In his book, A Call to Spiritual Reformation, D. A. Carson begins by asking the following question, “What is the most urgent need in the church of the Western world today? ” Piper said it best, People are starving for the greatness of God. But most of them would not give this diagnosis of their troubled lives. The majesty of God is an unknown cure. There are far more popular prescriptions on the market, but the benefit of any other remedy is brief and shallow… It does not matter if surveys turn up a list of perceived needs that does not include the supreme greatness of the sovereign God of grace.

That is the deepest need. 22 We must also teach a correct doctrine of sin. “We learn to appreciate the access to God which Christ has won for us only after we have first seen God’s inaccessibility to sinners. We can cry ‘Hallelujah’ with authenticity only after we have first cried, ‘Woe is me, for I am lost. ‘”23 When we are fully aware of the Holiness of God and His wrath and judgment on sin, we can fully appreciate His grace. In appreciating that grace a person must understand the seriousness of sin and be convinced of his powerlessness to change his condition without faith and trust in Jesus Christ.

Our society’s teaching on self-esteem has replaced the doctrine of sin today. The result is that one is misled into thinking that Christ’s death is mainly a demonstration of our value to God. We are worthy, but only of His judgment and His wrath. “The cross reveals the depth of our sin, not the height of our worth before God. “24 The threat and effect of therapy is to turn a person from understanding and appreciating “the death of Jesus Christ for our sins to satisfy the wrath of God and the purpose of God to conform us to the image of His son through the sanctification process. 25 We must also teach and fully understand the doctrine of sanctification. A mainstream thought today is that our problems are a result of who we are, of our past, or of our unmet needs. The Bible clearly says that the root problem is man’s sin against God.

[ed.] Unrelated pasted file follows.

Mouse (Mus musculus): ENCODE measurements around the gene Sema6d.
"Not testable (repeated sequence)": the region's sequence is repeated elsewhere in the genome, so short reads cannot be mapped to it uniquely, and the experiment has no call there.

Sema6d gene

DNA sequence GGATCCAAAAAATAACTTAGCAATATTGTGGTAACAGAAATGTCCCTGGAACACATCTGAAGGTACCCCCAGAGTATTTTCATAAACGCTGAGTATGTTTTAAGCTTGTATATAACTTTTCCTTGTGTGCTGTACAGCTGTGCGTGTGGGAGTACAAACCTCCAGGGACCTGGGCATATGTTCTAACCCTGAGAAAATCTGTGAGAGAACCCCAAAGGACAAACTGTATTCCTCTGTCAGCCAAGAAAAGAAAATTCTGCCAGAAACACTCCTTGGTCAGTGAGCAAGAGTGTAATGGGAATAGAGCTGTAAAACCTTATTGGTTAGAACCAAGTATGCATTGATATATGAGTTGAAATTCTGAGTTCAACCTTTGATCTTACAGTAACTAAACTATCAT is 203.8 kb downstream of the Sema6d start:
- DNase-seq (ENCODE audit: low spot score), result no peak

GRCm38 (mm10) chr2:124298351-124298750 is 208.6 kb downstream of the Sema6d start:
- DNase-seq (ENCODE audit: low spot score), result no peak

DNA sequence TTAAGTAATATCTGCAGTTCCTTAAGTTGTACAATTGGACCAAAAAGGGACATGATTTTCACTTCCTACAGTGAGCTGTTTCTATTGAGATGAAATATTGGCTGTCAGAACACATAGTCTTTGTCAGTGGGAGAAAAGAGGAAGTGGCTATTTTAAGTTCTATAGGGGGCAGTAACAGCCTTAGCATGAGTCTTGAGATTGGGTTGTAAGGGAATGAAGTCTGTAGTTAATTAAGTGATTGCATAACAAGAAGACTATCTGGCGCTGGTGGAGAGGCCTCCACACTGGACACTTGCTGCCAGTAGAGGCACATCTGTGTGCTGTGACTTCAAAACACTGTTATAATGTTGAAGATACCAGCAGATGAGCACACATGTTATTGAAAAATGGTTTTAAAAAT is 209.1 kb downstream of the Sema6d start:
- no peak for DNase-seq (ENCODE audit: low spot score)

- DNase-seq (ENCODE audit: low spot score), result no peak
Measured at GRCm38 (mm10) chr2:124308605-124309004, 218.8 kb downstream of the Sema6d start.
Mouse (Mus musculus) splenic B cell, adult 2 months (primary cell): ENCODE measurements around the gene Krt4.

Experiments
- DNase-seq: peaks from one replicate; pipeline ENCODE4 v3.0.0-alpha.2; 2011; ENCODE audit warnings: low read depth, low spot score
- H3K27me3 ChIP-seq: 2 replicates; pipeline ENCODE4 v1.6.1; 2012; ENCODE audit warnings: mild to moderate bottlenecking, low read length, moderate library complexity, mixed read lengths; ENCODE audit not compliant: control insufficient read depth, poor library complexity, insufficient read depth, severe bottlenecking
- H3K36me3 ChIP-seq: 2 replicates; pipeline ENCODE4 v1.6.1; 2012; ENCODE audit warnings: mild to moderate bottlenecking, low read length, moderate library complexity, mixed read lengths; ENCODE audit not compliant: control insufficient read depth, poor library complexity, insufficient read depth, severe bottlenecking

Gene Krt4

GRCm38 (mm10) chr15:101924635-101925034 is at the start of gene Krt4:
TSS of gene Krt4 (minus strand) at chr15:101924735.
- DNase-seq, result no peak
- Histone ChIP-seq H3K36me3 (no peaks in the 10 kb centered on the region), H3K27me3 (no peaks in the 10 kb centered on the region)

The Bible lays out for us categories to define our problems. Pride, Selfishness, Rebellion, Unbelief, Bitterness, and Idolatry are several categories of our sin-all of which can be directly linked to our view of God. Psychology so often uses non-invasive words to explain our actions, attitudes and behavior. Nowhere is the triumph of the therapeutic more surprising and more hollow, for nothing about the therapeutic is more deficient than its pathology of human evil. We may take it as certain: Without the realism inherent in the biblical diagnosis of sin, the therapeutic condemns it to explanations that are too shallow and solutions that dazzle only to disappoint. “26 Understanding sanctification gives us the tools to determine our problems and it provides the biblical solution for our problems. Col. 3:1-17 gives us a clear understanding of the true nature of sanctification.

Verse 5 says, “Put to death therefore… ” We are to daily put sin to death. We do this by “… rid yourselves” and “Clothe yourselves… ” We must not only rid ourselves, we must also clothe ourselves. We must not only put off, but put on. Ephesians 6:11-12 says, “Put on the full armor of God so that you can take your stand against the devil’s schemes. For our struggle is not against flesh and blood, but against the rulers, against the authorities, against the powers of this dark world and against the spiritual forces of evil in the heavenly realms. In order to counteract America’s obsession with therapy, a decision must be made by Christians to put off the popular system of our society and put on a solution that carries with it a guaranteed promise to stand firm against spiritual forces of evil, and gain the victory. America is craving hope and peace both in mind and in heart. Christian’s must possess such a confidence in God and His Word that America sees the hope, peace, and fulfillment that flows from a life transformed by the Spirit of God living in and through us.